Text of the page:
Avoid looking like a novice by taking into consideration some of the most common beginner triathlete mistakes:
- Inadequate training -- It's a mistake to assume that if you're skilled in one area, like running, that you'll naturally be skilled in the others. You don't want to discover you're weak in any area on race day, so train for all three parts of the race, no matter your experience level.
- Overtraining -- Even though triathlon training is hard work, it's still possible to overdo it. Just as on race day, you'll need to pace yourself. You don't want to push too hard in training, or you won't make it to race day.
- Not warming up or stretching before the race -- It's important to prepare your body for the race with warm-up and stretching exercises. Warming up enhances your performance, prevents injuries and helps you to mentally prepare for the task ahead [source:Bernhardt].
- Not pacing yourself -- Even the shortest of triathlons can take between one and two hours to complete, so don't wear yourself out in the first few minutes by starting at full speed.
- Not including a good diet in your training regimen. Just as important as exercise and technique training is a proper diet. Fuel your body with the right foods and reap the benefits.
- Not having the proper clothing -- Plan ahead to make sure you've got the right clothing for each stage of the race. Some companies even make clothes you can wear during all three legs of the race without having to change. Just be sure to practice in the clothing you plan to race in to avoid any unexpected surprises.
- Not practicing swimming in open water -- If your swim race will take place in open water, make sure you know how to swim in open water. You may not think there's much of a difference between pool swimming and lake swimming, but there is, and you don't want to wait until race day to discover what those differences are.
- Not learning how to fix your bike -- You don't want a flat tire to be the thing that knocks you out of the race.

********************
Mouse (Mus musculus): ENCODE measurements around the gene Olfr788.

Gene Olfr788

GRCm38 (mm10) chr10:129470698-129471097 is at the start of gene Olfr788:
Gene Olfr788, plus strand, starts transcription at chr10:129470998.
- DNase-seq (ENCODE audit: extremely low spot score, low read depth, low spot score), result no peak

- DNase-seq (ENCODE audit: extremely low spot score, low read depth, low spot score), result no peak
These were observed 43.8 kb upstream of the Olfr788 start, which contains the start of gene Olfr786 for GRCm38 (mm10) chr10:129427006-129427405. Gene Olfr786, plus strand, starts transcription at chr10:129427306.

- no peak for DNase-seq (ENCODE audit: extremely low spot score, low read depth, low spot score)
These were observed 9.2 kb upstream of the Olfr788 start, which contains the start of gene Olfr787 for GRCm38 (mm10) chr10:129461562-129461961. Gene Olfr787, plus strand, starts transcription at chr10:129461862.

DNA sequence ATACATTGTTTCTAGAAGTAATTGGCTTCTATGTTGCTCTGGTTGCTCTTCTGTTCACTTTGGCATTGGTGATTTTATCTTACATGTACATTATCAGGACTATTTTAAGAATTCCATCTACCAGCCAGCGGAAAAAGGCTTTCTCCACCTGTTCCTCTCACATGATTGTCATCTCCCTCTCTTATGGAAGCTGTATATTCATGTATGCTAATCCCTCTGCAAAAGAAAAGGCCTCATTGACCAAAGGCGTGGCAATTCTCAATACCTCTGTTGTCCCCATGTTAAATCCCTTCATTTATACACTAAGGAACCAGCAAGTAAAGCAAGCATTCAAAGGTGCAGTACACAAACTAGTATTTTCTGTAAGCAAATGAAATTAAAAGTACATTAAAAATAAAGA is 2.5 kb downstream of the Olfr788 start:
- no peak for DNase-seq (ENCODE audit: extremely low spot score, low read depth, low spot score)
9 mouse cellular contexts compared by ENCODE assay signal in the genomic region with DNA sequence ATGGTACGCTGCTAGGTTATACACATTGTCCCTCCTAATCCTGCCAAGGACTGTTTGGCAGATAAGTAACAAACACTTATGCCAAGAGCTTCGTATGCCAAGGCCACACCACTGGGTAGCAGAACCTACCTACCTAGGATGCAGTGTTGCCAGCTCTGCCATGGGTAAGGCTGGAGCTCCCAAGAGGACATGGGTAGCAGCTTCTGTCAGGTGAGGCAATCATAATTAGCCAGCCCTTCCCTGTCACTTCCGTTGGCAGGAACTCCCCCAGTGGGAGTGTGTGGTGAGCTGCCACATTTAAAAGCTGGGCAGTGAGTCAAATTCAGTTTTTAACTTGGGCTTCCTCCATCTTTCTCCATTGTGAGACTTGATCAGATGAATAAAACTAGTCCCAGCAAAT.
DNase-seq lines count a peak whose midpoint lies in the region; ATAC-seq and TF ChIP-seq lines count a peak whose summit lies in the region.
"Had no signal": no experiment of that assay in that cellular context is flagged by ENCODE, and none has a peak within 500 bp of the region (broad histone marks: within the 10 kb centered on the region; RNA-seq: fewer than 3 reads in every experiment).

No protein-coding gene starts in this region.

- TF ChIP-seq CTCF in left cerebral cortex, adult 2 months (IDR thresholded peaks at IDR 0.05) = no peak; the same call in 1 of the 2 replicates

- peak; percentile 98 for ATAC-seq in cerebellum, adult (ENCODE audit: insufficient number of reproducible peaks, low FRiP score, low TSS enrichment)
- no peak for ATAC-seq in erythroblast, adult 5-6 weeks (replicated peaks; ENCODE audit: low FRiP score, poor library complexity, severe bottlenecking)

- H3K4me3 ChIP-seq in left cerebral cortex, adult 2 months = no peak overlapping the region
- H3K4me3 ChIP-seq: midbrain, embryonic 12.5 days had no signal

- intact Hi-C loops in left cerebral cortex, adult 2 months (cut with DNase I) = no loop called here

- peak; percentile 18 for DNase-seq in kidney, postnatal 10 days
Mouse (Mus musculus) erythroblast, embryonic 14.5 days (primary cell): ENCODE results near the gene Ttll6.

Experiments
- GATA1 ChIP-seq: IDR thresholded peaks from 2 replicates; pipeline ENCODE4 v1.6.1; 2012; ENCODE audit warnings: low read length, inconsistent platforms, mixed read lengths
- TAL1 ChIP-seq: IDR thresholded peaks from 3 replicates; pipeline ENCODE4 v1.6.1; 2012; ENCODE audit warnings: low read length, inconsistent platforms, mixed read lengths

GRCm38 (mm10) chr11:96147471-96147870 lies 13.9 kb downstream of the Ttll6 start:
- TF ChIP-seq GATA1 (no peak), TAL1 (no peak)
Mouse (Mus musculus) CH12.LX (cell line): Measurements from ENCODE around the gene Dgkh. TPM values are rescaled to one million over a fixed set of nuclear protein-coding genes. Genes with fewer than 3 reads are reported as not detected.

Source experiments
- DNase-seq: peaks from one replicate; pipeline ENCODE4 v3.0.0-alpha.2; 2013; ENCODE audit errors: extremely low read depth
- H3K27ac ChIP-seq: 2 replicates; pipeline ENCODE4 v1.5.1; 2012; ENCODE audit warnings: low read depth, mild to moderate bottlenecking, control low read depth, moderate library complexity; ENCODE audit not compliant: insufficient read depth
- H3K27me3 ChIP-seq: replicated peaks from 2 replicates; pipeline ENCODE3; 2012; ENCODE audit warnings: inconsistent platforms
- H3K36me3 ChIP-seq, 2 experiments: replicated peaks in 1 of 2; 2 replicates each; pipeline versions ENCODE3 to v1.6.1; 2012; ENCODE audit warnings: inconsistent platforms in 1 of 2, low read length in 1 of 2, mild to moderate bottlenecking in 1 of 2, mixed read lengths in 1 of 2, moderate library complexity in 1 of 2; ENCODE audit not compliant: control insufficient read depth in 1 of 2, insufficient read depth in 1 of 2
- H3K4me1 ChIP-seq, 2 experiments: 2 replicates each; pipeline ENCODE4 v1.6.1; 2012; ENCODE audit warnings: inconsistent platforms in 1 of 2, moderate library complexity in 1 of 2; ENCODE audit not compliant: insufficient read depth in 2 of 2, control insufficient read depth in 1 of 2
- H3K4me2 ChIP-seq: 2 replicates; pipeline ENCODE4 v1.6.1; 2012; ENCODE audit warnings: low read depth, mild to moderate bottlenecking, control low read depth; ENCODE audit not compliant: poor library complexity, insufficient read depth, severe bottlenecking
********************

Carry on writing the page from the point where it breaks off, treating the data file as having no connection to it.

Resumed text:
- Not practicing transitions -- Some triathletes experience difficulty transitioning from cycling to running because the constant motion of cycling can make your legs feel a little wobbly. For that reason, it's a good idea to practice your transitions from water to cycling and from cycling to running.
Learn more about triathlons, triathlon training and other competitive sports by visiting the links below.
- 5 Tips for Maintaining Your Motivation to Run
- How the Ironman Works
- How a Marathon Works
- How Bicycle Rollers Work
- How Cycling Cadence Works
- How Deep Water Running Works
- How to Be a Green Triathlete
- How to Improve Cycling Efficiency
- How to Balance All Three Triathlon Sports
- What's a green marathon?
- Is treadmill running beneficial for triathletes?
- Beginner Triathlete. "Choosing a Triathlon Training Plan." beginnertriathlete.com. 2010. (July 30, 2010).http://www.beginnertriathlete.com/cms/article-detail.asp?articleid=19
- Beginner Triathlete. "Spring Training Programs." 2004. (Aug. 3, 2010).http://www.beginnertriathlete.com/sprint%20programs.htm
- Bernhardt, Gale. "The Real Reason You Should Warm Up." 2010. (July 28, 2010).http://www.active.com/triathlon/Articles/The_Real_Reason_You_Should_Warm_Up.htm
- Holland, Tom. "The 12-Week Triathlete: Train for a Triathlon in Just Three Months." Fair Winds. 2005.
- Jonas, Steven and Virginia Aronson. "Triathaloning for Ordinary Mortals." W.W. Norton. 1999.
- Murphy, T.J. "Triathlete Magazine's Guide to Finishing Your First Triathlon." Skyhorse Publishing. 2008.
- Stieg, Bill. "Anyone Can Be a Triathlete." Men's Health Magazine, Vol. 21, No. 6. July 2006.
- Totaltriathlon.com. "Triathlon Distances." 2009. (July 30, 2010).http://www.totaltriathlon.com/triathlon-basics/triathlon-distances/
- USA Triathlon. "Triathlon." 2009. (July 28, 2010).http://www.usatriathlon.org/disciplines/triathlon